James R. Jordan Sr.

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James R. Jordan Sr.
James Raymond Jordan

(1936-08-01)August 1, 1936
DiedJuly 23, 1993(1993-07-23) (aged 56)
Cause of deathGunshot wound
Resting placeRockfish AME Church Cemetery
Other namesRay Jordan
EducationCharity High School
Known forFather of Michael Jordan
Deloris Peoples
(m. 1956)
Children5, including Michael Jordan
RelativesJeffrey Jordan (grandson)
Marcus Jordan (grandson)
Jasmine Jordan (granddaughter)

James Raymond Jordan Sr. (August 1, 1936 – July 23, 1993) was an American mechanic who fathered basketball player Michael Jordan, and was the paternal grandfather of basketball players Jeffrey Jordan and Marcus Jordan.


James Jordan Sr. was born in Wallace, North Carolina, on August 1, 1936. While attending Charity High School, he met Deloris Peoples (born September 1941). The two began dating and remained together for the next three years. Upon graduation, Jordan Sr. joined the Air Force and was stationed in San Antonio, Texas. In 1956, he transferred to a base in Virginia and married Peoples shortly thereafter. Their first child, son James Ronald "Ronnie" Jr., was born the following year. Jordan Sr. left the Air Force and got a job at a textile mill in Wallace. The Jordans had two more children: daughter Deloris, and a son, Larry.[1]

In 1963, the Jordans left their children with Jordan Sr.'s mother and moved to Brooklyn so that he could receive mechanic's training on the G.I. Bill. He studied airplane hydraulics, while Peoples found work at a bank. While living in Brooklyn, the Jordans had another child, son Michael. As crime began to increase in Brooklyn in the 1960s, the Jordans moved back to North Carolina to raise their children in a safer environment. Upon completing his 18 months' training, Jordan Sr. and his family moved to Wilmington, North Carolina. It was there that the couple's fifth child, Roslyn, was born.[1]

A lifelong basketball fan, Jordan Sr. played a large role in inspiring his son Michael to become an athlete and traveled the United States to follow his son's career, first at the University of North Carolina and then with the Chicago Bulls.[2]

Nonetheless, Jordan Sr. was also a very big baseball fan, having gone semi-pro himself. In his autobiography and in interviews throughout his career, son Michael recounted that it was his father's vision that he become a baseball star. Baseball was, in fact, the first sport Jordan Sr. had taught him to play. Michael recounted that this was a major factor in his decision to try baseball after his first retirement from the NBA.[3][4]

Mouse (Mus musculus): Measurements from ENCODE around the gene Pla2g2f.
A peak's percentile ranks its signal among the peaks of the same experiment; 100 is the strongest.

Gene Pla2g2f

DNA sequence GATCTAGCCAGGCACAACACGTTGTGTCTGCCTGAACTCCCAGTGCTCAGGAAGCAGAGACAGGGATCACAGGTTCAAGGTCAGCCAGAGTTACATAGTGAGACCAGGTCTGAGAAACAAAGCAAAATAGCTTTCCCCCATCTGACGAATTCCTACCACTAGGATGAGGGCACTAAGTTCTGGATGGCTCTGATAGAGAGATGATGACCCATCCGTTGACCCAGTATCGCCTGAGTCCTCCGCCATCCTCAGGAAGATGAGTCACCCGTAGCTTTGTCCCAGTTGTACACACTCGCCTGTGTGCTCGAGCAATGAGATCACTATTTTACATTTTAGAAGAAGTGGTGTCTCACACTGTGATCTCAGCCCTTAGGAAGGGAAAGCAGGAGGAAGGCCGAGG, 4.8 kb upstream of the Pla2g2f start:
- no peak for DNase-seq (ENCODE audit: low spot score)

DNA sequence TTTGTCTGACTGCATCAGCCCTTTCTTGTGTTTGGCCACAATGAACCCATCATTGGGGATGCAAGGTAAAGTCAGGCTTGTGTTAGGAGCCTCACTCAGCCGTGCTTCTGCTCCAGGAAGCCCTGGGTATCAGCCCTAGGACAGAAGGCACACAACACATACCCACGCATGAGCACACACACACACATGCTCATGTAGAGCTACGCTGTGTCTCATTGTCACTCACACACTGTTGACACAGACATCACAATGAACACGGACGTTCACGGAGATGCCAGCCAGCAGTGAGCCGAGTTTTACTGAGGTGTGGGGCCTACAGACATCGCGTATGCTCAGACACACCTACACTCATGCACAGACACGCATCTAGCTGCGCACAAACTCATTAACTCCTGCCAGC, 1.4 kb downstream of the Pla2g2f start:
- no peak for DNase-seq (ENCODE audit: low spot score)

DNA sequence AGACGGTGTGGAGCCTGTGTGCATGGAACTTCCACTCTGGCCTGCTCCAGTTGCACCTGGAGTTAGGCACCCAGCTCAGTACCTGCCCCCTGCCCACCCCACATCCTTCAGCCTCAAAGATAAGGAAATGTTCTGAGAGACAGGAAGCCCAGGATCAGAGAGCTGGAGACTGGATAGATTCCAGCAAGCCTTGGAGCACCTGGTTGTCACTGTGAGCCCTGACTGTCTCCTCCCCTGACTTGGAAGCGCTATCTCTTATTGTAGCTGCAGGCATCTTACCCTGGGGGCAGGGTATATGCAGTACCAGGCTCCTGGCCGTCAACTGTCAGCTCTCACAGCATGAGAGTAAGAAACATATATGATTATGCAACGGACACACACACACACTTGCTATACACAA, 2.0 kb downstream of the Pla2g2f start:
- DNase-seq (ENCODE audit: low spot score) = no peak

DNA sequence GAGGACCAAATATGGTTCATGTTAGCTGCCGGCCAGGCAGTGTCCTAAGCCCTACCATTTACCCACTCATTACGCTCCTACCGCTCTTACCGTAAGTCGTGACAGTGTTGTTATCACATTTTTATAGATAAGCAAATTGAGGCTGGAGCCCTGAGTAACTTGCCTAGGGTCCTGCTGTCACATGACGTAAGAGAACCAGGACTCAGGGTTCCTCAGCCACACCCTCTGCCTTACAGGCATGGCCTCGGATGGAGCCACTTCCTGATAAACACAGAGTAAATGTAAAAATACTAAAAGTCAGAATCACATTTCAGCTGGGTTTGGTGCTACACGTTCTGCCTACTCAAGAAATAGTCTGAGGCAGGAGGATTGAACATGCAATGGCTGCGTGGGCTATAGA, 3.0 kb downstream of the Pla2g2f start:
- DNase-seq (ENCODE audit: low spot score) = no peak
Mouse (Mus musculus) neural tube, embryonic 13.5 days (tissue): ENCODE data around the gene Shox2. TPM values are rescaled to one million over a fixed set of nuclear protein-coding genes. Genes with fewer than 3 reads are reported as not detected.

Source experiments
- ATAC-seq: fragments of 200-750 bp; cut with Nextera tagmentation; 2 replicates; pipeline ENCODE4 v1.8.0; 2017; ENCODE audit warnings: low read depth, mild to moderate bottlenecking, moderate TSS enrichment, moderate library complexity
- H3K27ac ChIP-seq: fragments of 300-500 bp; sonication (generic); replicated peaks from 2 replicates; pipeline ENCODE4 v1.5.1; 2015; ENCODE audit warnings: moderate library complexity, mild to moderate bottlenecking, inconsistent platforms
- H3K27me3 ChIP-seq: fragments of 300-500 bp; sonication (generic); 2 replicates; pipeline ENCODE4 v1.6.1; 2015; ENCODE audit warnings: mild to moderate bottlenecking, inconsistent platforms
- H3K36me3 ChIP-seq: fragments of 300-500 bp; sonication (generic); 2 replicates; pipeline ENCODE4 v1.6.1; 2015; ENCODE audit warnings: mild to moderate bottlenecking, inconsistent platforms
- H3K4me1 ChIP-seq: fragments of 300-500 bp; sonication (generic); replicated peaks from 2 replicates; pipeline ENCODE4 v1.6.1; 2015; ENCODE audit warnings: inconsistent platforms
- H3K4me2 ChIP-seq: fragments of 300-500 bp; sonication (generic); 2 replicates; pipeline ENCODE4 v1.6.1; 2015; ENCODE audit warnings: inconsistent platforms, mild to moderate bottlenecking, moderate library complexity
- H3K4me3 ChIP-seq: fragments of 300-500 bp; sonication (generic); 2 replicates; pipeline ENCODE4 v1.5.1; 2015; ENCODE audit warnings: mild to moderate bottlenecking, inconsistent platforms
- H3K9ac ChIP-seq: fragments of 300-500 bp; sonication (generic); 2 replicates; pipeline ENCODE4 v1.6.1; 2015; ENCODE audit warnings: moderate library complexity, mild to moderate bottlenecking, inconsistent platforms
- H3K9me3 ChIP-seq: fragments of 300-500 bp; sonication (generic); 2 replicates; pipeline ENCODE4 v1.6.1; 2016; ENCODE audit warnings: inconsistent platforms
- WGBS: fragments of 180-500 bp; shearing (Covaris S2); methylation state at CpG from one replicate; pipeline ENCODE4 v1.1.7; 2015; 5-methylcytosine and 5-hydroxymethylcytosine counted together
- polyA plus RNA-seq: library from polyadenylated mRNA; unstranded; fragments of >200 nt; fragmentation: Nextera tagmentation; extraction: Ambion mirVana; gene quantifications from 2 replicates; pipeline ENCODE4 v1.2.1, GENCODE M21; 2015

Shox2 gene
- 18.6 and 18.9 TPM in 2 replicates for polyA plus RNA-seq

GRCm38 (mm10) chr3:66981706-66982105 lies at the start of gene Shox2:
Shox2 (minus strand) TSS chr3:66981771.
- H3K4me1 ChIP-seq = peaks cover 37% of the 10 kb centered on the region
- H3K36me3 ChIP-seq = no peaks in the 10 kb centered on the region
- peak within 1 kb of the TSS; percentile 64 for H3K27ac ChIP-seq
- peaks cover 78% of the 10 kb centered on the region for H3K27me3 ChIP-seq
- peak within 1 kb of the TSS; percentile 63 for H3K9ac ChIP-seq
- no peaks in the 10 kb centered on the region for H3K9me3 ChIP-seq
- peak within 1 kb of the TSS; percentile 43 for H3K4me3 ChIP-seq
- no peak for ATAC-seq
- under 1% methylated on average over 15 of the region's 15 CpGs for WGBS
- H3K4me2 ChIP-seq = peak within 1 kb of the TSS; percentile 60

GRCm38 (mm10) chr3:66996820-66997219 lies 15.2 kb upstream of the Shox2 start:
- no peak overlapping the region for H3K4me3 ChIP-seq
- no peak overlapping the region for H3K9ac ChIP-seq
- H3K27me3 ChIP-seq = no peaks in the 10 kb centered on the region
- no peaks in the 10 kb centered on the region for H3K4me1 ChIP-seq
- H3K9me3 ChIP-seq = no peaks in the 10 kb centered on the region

In her 2001 Memoir 'In My Family's Shadow,' Jordan Sr.'s daughter Deloris accused her father of sexually molesting her between the ages of 8 and 16.


On July 23, 1993, while returning home after spending the day playing golf, Jordan Sr. pulled over on US Highway 74 just south of Lumberton, North Carolina, to take a nap. Daniel Andre Green[5] and Larry Martin Demery spotted the car Michael had recently purchased for him (a red Lexus SC400 with the North Carolina license plate that read "UNC0023").[6] Green shot Jordan Sr. once in the chest and killed him instantly while he slept in his car and then stole the vehicle. His body was found on August 3 in a swamp in McColl, South Carolina. As his body was in a state of extreme decomposition, Jordan Sr. was not identified until August 13 with the help of dental records provided by the family dentist; his body had previously been cremated by the coroner due to lack of storage space, but his jaw and hands were preserved for identification.[7]

After going through Jordan Sr.'s belongings, Green and Demery realized that Jordan Sr. was the father of Michael Jordan.[8] They had taken other items from the car, including two NBA championship rings given to Jordan Sr. by his son. Green and Demery made several calls from Jordan Sr.'s cell phone and as a result were immediately captured. After their arrest, Demery said that they had planned only to tie up their victim and that Green pulled the trigger for no reason. Both were convicted and sentenced to life imprisonment.[9] The accusation was based only on Demery's testimony; Green did not testify. Defense counsel Woodberry Bowen said Demery had everything to gain by lying that Green was the triggerman, and that Green's testimony put Demery closer than he earlier admitted.[10] Court rulings that affected North Carolina such as Enmund v. Florida, 458 U.S. 782 (1982) prohibited application of the death penalty.[11] James Jordan Sr. was buried at Rockfish AME Church in Teachey, North Carolina, on August 15, 1993.[9]